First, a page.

Paying Her Debts
A planeswalker should never go to the Abyss looking for friends. Liliana Vess had learned that the hard way. This time, she came with her own help: sixty tons of maggots and undead flesh.
The Grave Titan crawled through the portal after its mistress. Dozens of decaying arms attached to the giant’s torso, all scrabbling at the obsidian stone of this underworld plane. The decaying colossus pulled itself through. Liliana closed the portal behind it by removing a sacrificial dagger embedded in her arm. Both her wound and the gate sealed with a glow of purple. She licked off the last drop of blood.
The dead giant hulked after her. Its exposed intestines rumbled from the pressure of corpse gas.
“I disagree,” Liliana said. “Business needn’t come before pleasure. Pleasure should always come first, during, and after.”
The planeswalker passed a bottomless pit of human folly. Creatures tumbled into the void from the shimmering rift of a leyline. A Golgari troll, a Narcomoeba, and a Vengevine fell into the nothingness. They were whipped on their way down by demons flying on red membranous wings.
Liliana paused to admire the view. “Nothing says ‘attention to detail’ like unnecessary cruelty.”
In reply, the Grave Titan stared straight ahead. The zombies packed into its ribcage squirmed. Liliana frowned at her brain-dead creations. Then, she locked her face back into a smile that could make an angel forsake her vows.
The woman and her monstrosity climbed down a giant backbone of a dead dragon to a deeper circle of the Abyss. There, they chanced upon two ogres and an imp. Liliana blew a kiss of magic at the ogres, just enough to weaken them so they would not impair her titan.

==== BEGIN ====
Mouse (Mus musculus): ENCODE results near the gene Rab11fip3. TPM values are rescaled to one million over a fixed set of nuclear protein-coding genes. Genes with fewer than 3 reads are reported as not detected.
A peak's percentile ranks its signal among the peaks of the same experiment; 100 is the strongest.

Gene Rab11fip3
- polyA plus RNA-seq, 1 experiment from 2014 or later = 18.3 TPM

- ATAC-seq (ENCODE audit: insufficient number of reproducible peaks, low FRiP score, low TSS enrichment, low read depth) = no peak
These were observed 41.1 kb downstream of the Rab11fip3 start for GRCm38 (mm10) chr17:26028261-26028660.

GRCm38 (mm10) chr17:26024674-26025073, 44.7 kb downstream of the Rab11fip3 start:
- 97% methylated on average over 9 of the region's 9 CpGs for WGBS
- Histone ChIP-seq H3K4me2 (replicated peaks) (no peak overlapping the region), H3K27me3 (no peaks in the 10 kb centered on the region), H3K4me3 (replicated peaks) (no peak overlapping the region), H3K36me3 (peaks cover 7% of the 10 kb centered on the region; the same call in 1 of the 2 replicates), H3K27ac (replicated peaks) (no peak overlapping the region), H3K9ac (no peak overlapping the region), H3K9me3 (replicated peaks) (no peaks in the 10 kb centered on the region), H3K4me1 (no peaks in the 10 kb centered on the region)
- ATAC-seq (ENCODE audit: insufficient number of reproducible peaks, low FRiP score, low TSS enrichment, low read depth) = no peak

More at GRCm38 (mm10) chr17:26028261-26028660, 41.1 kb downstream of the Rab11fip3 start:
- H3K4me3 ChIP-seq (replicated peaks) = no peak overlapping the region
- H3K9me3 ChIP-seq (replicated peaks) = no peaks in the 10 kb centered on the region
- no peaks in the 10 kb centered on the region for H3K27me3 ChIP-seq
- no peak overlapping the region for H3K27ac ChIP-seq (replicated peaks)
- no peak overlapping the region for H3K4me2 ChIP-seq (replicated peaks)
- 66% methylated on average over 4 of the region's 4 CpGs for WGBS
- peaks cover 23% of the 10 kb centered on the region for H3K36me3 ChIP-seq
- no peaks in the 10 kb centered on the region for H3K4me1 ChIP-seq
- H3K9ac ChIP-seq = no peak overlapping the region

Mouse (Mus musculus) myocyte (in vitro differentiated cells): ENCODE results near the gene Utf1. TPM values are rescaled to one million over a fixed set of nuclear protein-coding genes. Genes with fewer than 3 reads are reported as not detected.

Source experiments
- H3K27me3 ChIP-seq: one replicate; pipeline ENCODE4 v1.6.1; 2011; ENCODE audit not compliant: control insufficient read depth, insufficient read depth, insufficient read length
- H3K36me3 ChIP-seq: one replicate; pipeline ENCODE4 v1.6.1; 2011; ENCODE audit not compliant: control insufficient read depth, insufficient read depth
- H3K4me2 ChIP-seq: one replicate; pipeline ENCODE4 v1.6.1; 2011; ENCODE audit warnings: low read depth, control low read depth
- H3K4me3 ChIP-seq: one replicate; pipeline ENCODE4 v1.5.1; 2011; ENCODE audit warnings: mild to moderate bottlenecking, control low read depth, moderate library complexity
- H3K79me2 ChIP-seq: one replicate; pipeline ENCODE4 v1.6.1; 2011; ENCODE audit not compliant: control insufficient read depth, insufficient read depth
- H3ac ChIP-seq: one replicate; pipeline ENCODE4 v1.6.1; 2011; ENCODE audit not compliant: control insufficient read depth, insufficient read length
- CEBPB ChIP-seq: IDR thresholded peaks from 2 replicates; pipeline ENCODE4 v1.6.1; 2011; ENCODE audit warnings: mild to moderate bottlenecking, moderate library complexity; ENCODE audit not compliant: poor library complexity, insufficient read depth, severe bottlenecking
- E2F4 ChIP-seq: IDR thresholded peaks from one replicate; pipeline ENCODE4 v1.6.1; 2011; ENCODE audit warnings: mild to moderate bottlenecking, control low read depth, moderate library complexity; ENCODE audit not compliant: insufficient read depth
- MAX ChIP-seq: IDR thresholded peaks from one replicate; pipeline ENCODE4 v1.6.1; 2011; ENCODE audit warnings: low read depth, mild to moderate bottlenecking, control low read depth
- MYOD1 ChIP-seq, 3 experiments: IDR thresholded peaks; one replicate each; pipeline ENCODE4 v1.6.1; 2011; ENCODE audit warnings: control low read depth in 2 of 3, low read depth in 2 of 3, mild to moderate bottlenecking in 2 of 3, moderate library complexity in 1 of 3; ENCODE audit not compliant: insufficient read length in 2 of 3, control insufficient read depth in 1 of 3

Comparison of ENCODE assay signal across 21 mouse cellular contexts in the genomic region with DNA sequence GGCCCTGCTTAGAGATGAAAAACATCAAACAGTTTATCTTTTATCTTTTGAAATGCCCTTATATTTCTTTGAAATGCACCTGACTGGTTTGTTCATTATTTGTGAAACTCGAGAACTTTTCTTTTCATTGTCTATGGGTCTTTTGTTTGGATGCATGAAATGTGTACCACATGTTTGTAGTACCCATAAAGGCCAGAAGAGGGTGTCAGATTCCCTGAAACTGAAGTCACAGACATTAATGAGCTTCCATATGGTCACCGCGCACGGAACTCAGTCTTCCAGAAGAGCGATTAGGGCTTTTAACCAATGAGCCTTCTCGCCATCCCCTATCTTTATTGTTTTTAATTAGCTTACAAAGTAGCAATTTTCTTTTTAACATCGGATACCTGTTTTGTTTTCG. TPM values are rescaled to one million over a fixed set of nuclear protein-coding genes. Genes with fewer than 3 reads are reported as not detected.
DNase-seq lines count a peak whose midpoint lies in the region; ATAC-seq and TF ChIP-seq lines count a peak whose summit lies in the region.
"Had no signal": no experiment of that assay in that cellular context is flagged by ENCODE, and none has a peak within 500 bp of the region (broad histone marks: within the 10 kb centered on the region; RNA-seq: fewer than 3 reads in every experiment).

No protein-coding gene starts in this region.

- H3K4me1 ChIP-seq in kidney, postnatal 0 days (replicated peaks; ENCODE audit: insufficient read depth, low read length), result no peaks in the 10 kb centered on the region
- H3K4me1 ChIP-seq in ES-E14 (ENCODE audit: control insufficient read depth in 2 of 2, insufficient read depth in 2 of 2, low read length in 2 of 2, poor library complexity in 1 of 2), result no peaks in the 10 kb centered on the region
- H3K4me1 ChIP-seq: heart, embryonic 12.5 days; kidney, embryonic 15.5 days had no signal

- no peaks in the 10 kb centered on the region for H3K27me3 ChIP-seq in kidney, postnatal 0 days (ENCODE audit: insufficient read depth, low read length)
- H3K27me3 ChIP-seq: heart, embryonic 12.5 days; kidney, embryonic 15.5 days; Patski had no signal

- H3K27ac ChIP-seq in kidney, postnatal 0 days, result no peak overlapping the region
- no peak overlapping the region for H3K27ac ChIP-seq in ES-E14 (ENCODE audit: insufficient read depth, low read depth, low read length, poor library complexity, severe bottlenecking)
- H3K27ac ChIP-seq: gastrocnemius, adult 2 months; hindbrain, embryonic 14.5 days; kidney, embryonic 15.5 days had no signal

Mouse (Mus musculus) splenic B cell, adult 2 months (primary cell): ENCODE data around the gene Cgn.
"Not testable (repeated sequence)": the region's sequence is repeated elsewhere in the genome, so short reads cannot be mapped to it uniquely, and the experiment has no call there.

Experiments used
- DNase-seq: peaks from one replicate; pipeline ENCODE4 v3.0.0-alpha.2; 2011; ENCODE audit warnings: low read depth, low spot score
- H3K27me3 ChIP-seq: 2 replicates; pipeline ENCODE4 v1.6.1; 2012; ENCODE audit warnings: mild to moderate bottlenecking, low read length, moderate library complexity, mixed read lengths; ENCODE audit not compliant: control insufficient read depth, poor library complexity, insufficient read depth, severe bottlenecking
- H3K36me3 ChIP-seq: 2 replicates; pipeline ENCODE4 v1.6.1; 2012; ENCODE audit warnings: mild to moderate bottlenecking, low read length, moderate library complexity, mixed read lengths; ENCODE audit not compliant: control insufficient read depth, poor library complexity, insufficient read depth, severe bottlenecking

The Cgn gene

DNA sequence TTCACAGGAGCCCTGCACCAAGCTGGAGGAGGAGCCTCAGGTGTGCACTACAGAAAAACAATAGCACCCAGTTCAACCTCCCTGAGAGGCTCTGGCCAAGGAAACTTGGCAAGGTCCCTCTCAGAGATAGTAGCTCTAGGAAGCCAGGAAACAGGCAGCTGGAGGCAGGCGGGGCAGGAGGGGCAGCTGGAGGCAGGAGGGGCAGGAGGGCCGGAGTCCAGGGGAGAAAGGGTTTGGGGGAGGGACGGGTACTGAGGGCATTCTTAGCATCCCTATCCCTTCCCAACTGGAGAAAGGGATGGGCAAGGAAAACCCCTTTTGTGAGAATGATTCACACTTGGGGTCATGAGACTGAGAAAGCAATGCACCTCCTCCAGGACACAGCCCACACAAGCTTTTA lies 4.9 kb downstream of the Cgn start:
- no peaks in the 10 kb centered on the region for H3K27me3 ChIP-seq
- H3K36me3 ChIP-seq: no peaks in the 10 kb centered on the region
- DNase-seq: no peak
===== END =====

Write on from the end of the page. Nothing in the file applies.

Lines of power crossed over her skin. Labyrinthine patterns warred with glyphs of demonic possession. The arcane tattoos no longer pained her as much as when she first made her pact. After all, she had since killed two of her demon masters. She could smile over the shrilling of her nerves and content herself that she was better off than those two ogres.
She said, “You act as if you don’t like surprises.”
To Liliana’s mind, there were few surprises greater than having one’s organs ripped out by the undead.
The imp shook off the viscera of his companions, adjusted his jester’s cap, and bellowed a squeak.
“The Mighty Imperio, Eater of Cities will now accept your surrender.”
Liliana asked, “Will he?”
Her Grave Titan coughed out a few zombies. Even these man-sized undead loomed over the imp.
“Seizan and I have a past.” Liliana traced the twilight glyphs in her flesh. Most often, they dimmed after she stopped casting. She took their continued glow as a good sign.
The imp’s knobby knees clacked together like the legs of a nervous beetle. “Leave your guards. Submit to Seizan. I, Imperio, his humble servant, have vanquished you.”
“Seizan and I don’t have a future,” Liliana said. “But I like you, Imperio. Will you see the sights with me?”
Zombies seized the imp by his wings and dragged him after the planeswalker. His squealing voice sounded pitiful in the vastness of the Abyss. “Release me, slave! Or Seizan will make an abacus of your bones.”
Liliana sashayed along the underside of The Bridge from Below. Unreality twisted about the structure. The light of dying souls crackled between the floating boulders.
“No mortar but death,” Liliana said. “Most practical.”
The imp’s pitch ascended with his threats. Liliana ignored them all. She flirted with a demon who had trophy halos dangling from his belt. The imp’s shrilling crested then descended into pleading whines. Liliana gazed on devils pulling off the extra arms of Sakura-Tribe Elders.